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dc.contributor.authorAlinea, Corinneeng
dc.contributor.corporatenameUniversity of Missouri-Columbia. Office of Undergraduate Researcheng
dc.contributor.meetingnameUndergraduate Research and Creative Achievements Forum (2006 : University of Missouri--Columbia)eng
dc.date2006eng
dc.date.issued2006eng
dc.descriptionAbstract only availableeng
dc.description.abstractThroughout human development our bodies are constantly balancing out cell death and cell survival. In fact, for a healthy life, damaged cells must die while strong cells survive. Normally our bodies control this by programmed cell death (PCD); however, problems with our natural mechanisms for “maintenance” can occur and cause many diseases. Autophagy is one type of cell death that is characterized by the degrading and recycling of various components of the living cell, and if enough of this degradation occurs, the cell will ultimately die. Deficiencies in levels of this cellular recycling mechanism have been linked to various diseases, including neurodegenerative diseases such as Alzheimer's disease (AD). Abnormally low levels of Autophagy in Alzheimer's brains have been shown to cause significant alterations, including an impairment of the protective properties Autophagy has on brain cells. By learning more about how proteins interact in the brain, we can better understand how Autophagy works to protect healthy cells and prevent disease by degrading damaged components. Once we know more about this process, we can potentially find treatments for these diseases by controlling the levels of cell death. Our research will focus on some of the proteins that interact with Beclin, a protein known to induce the Autophagy process. This is important to better understand the role of Beclin, and the proteins it interacts with, in cell death and ultimately in the treatment or prevention of Alzheimer's disease. Understanding the process of cell death will not only help us with treatment of Alzheimer's disease, but may also one day help with treatment of various other diseases such as cancer, Batten disease, and Huntington's Disease.eng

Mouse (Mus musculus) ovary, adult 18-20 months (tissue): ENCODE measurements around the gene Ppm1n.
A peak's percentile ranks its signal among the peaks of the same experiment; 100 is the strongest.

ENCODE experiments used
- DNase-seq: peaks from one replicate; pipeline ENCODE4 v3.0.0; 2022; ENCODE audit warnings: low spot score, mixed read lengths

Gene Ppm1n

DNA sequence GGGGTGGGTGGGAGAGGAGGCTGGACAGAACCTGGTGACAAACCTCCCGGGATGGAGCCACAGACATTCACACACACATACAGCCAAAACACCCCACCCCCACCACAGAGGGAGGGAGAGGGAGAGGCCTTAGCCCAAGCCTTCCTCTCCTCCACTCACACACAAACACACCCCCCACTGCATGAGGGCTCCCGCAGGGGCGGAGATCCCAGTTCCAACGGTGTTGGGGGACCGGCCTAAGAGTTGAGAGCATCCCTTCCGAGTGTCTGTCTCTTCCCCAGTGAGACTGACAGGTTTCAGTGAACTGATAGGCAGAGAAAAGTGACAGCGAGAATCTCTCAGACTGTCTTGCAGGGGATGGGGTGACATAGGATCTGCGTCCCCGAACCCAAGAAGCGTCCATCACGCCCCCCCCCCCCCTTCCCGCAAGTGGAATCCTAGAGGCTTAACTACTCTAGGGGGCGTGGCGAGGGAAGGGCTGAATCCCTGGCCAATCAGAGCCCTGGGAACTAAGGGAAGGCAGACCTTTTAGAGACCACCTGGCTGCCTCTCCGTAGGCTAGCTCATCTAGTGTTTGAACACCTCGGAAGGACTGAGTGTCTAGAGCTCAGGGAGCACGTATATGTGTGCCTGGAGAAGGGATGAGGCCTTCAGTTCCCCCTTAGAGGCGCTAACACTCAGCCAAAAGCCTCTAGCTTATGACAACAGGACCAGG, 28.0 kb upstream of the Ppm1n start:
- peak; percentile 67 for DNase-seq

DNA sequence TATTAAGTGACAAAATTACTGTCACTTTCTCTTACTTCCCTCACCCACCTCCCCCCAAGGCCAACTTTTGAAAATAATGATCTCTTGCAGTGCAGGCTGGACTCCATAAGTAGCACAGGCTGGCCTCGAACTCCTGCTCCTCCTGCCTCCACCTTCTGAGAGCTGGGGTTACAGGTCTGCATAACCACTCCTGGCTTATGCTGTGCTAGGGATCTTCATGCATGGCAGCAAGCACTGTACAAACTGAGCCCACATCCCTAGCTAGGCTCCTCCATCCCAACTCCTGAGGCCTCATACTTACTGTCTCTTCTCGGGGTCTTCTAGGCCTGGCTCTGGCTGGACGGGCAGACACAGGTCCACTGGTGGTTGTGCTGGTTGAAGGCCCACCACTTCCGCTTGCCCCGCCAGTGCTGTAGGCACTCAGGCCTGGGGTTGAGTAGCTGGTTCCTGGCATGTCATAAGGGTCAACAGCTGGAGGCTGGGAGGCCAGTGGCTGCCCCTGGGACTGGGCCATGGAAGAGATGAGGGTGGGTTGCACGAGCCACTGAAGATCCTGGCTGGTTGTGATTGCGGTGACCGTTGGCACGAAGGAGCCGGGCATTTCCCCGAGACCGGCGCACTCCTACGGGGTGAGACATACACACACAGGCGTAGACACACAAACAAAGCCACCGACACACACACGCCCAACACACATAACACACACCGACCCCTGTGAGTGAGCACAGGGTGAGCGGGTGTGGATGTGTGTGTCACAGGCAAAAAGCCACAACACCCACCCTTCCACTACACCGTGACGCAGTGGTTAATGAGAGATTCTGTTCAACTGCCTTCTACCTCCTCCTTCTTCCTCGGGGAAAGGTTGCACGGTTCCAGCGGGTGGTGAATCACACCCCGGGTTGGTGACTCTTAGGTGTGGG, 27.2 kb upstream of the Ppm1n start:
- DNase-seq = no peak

dc.description.sponsorshipMU Undergraduate Research Scholars Programeng
dc.identifier.urihttp://hdl.handle.net/10355/892eng
dc.publisherUniversity of Missouri - Columbia Office of Undergraduate Researcheng
dc.relation.ispartofcommunityUniversity of Missouri-Columbia. Office of Undergraduate Research. Undergraduate Research and Creative Achievements Forumeng
dc.subjectprogrammed cell death (PCD)eng
dc.subjectAutophagyeng
dc.subjectBeclineng
dc.titleAlzheimer's disease and cell death: A better understanding [abstract]eng
dc.typePresentationeng


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